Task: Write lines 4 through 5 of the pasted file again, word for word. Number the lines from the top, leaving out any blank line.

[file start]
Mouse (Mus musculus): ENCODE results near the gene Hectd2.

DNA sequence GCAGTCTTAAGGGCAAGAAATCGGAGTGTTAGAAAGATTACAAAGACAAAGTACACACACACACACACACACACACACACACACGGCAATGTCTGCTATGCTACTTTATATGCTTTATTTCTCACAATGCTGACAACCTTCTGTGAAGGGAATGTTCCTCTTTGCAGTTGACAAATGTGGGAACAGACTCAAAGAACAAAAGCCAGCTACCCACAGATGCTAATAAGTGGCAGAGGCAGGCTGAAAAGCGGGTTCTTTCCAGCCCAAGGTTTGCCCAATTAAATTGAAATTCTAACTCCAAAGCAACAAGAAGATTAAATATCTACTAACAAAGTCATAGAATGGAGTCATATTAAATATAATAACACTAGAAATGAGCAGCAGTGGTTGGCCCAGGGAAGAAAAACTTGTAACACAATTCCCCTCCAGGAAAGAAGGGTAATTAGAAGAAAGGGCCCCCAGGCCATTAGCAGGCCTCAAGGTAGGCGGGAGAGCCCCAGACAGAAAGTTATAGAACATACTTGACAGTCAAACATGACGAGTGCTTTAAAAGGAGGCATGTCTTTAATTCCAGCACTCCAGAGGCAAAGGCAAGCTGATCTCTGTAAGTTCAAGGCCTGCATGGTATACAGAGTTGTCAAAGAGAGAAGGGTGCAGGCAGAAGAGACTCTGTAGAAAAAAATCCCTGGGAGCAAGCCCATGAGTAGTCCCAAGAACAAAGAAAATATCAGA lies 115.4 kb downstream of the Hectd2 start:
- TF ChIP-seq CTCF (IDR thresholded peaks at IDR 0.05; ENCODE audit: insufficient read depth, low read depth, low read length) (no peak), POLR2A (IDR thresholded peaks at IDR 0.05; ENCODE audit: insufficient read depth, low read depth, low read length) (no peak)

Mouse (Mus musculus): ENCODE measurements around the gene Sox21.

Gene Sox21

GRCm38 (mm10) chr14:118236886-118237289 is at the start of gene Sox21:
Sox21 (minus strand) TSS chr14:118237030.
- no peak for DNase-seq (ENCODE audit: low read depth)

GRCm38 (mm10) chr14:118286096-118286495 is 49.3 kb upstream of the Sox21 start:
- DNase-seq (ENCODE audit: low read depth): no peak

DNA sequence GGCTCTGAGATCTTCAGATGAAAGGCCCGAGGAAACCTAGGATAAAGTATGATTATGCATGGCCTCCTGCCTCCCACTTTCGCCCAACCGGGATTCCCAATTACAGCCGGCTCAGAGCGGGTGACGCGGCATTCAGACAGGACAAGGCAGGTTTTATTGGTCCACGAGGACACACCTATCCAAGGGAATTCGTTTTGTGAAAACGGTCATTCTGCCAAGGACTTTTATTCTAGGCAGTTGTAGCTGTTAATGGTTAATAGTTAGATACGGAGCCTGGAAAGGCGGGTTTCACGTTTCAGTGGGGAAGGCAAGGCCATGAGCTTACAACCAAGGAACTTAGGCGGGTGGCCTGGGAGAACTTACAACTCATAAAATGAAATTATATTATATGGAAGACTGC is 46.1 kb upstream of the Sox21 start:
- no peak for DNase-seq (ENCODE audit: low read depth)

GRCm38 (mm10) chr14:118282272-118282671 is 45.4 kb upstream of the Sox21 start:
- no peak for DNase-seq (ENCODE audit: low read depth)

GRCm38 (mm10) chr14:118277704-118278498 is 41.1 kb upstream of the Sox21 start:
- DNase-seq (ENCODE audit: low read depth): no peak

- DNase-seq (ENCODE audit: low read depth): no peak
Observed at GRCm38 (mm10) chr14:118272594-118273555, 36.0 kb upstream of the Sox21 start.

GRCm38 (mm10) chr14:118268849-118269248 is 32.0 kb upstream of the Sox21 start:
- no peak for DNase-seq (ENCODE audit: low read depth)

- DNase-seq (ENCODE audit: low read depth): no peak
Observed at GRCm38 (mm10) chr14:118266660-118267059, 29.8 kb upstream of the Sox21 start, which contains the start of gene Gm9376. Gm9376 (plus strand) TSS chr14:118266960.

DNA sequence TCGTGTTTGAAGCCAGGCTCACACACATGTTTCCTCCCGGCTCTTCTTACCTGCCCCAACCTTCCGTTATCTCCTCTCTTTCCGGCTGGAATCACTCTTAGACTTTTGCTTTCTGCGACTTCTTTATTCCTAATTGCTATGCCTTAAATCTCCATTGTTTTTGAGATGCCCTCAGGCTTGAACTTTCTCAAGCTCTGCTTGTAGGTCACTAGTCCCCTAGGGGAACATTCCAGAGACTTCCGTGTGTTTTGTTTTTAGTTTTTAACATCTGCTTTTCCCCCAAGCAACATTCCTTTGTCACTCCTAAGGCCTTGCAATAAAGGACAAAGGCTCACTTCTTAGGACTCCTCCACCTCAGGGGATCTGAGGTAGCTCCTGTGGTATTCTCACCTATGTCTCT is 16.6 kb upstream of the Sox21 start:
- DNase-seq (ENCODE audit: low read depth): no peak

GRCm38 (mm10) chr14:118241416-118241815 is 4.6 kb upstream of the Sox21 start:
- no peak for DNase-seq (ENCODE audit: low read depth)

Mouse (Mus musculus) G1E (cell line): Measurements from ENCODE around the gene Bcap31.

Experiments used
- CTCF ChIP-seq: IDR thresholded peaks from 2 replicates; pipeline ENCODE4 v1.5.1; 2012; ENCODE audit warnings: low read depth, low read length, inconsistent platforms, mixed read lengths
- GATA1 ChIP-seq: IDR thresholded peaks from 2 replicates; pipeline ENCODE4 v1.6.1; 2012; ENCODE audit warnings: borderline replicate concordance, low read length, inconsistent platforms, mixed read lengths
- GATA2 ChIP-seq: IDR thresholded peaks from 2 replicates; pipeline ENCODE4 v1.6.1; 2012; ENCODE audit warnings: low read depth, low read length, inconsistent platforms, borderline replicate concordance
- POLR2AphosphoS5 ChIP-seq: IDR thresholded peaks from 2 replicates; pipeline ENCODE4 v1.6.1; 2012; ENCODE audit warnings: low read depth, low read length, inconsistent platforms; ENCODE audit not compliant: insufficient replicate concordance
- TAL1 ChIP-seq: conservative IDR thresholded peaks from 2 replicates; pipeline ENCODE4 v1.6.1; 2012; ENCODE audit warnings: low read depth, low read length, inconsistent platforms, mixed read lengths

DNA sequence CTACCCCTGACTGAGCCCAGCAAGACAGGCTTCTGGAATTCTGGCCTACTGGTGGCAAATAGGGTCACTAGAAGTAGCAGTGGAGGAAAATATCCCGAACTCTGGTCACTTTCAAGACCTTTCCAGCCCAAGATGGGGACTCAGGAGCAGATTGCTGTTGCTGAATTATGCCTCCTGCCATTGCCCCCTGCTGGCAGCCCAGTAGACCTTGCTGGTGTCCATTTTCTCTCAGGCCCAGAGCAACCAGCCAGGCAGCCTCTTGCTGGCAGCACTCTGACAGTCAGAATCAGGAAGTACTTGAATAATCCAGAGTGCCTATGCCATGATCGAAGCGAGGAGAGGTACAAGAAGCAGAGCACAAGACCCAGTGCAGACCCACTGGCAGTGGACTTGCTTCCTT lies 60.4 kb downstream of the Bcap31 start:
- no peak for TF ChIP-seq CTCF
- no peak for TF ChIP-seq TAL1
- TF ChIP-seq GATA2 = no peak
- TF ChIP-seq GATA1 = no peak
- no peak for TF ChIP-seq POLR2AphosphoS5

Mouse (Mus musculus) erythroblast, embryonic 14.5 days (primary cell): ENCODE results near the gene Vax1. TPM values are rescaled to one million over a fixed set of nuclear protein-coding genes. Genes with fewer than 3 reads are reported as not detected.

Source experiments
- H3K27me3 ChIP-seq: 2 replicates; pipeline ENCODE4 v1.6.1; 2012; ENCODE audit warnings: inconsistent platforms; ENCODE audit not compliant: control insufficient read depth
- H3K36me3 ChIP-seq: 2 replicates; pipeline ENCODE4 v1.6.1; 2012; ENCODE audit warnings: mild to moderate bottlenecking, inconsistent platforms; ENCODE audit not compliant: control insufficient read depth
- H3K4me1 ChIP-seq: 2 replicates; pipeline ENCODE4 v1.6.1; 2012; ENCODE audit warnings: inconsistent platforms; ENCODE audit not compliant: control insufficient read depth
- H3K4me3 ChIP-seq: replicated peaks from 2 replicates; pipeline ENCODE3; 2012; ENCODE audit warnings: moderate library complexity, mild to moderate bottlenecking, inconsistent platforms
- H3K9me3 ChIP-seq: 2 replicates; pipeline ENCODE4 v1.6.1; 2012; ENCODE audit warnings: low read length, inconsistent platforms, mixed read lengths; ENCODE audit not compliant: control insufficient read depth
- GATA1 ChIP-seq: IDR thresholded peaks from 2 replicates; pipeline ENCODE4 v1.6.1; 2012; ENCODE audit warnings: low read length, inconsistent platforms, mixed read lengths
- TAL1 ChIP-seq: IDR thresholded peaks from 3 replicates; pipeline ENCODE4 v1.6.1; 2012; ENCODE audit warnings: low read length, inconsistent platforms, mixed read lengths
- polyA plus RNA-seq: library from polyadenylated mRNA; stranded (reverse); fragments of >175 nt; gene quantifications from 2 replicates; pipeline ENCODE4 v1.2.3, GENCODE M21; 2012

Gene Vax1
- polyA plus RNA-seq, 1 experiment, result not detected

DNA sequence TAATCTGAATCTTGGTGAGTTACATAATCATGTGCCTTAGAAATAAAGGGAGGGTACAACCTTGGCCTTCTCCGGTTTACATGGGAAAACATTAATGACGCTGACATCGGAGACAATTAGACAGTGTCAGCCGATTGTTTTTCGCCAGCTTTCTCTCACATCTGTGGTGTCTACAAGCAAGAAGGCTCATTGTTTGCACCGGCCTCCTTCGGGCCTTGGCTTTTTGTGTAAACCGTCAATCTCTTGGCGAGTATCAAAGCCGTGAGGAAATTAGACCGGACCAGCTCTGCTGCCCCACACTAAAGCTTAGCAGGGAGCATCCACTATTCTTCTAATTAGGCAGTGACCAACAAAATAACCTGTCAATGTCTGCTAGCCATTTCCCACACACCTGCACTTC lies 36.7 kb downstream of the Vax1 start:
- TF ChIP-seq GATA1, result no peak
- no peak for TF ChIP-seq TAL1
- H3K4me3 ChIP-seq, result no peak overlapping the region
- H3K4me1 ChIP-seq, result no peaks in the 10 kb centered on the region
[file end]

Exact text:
Mouse (Mus musculus): ENCODE measurements around the gene Sox21.

Gene Sox21